And now, as promised, why I write with my already ready little writers (from last year's post here):

Why on Earth are we writing novels with toddlers?

I value an "already ready" approach to reading, writing, and all learning. Old school ideas led us to believe that children were blank slates. Over time, we've realized just how incorrect that assumption was. Children are sponges, they take in everything and they bring so many rich experiences to the table. They are immensely capable, especially so when we give them the space, tools, and inspiration to have at it. They've already got stories to tell! Listen to any baby who has figured out how to make sounds or any toddler beginning to figure out words or any school age kiddo - they've got lots to share :). Young kiddos are very much still forming their identities. The more opportunities we give children to play at reading, writing, math, science, art, civic engagement, sports, etc. the more fully they can imagine themselves doing those things later and the more likely they are to think: "I'm a writer"; "I'm a kind friend"; "I'm a voter"; "I'm good at solving tough problems", etc. So, if you simplified all of the ideas from this month's calendar, you'd get to the root invitation to write together. Scribble, draw, tell, act out, and write stories together. You may do all the writing. Each day might be about a different story or cast of characters entirely. One week, your kiddo might just scribble and you add on words all on one day the next week. Anything goes. Let your kiddos see you writing their very valuable words. Let them write in whatever way the can :).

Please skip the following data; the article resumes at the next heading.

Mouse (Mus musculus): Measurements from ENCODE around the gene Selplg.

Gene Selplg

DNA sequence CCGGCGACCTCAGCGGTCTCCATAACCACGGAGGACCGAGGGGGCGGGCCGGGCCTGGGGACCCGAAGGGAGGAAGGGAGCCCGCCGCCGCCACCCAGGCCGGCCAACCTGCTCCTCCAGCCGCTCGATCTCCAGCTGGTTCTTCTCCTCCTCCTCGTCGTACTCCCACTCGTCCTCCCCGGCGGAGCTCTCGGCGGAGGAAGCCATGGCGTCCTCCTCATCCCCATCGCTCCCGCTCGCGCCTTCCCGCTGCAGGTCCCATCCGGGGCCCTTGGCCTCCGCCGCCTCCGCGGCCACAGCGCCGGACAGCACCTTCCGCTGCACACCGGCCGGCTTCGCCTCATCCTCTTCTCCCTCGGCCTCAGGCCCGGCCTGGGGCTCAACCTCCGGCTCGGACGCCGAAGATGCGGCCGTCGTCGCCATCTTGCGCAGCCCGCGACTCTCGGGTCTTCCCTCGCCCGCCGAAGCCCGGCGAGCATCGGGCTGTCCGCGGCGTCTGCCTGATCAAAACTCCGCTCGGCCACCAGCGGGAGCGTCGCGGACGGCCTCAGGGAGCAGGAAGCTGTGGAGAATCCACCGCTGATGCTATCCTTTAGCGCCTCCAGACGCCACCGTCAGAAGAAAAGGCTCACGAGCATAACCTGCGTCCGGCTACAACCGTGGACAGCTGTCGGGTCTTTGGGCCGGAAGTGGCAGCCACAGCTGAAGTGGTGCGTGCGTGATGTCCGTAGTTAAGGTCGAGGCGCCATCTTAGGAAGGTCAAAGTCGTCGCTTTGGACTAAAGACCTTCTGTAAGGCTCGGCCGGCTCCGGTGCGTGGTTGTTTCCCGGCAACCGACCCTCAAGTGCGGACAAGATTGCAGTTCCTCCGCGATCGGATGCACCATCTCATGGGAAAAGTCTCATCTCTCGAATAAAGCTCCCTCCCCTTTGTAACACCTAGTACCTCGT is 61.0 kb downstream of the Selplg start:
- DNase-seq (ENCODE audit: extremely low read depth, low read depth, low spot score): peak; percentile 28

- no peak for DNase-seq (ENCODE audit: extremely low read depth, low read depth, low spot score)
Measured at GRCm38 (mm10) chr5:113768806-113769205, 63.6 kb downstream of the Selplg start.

I also LOVE writing with little ones because it is so interactive. We have to get down on their level, sit or snuggle together, pull out our favorite writing supplies, and chat. It's such a lovely way to connect and boost literacy skills all at the same time :). And, the pride on a kiddo's face when they finish their story or share their work with a loved one is simply so joyful. It is a lovely reminder of just how skilled every kiddo is.


What does writing look and sound like with little ones?

Last year in Story Time Yoga we had a blast using A Ball for Daisy by Chris Raschka, a beautifully expressive story with no words. Each little learner got one page of the story to to tell based on the pictures. Planning this lesson reminded me of general patterns we can observe in pre-writing skills. You can see a document of pre-writing stages and examples here.

As for what this sounds like, you can see a conversation about writing a story between HG and I in the calendar :). With one of our older friends, they often draw and use a blend of scribble writing, mock letters, and random strings of letters (moving more and more toward random strings of letters). Then, when the drawing is complete, I listen as our friend dictates the story, and I write... soooo fast because kiddos are FAST story tellers :).


(To the left you can see pics from writing with HG last year and this year. One cool thing is that Purple Bunny is still the main character in her stories! >>>)


I hope you and the kiddos in your life will write alongside us this November! We love writing and story telling together as a way to slow down, snuggle, boost skills, and talk about big things, and to notice tiny important moments :). Share your writing, ideas, and progress by tagging me (@watchwonderbloom) on IG. Have requests for November's Month in Moments to help the kiddos in your life tell awesome stories? Shoot me a DM or email (mallory@watchwonderbloom.com)!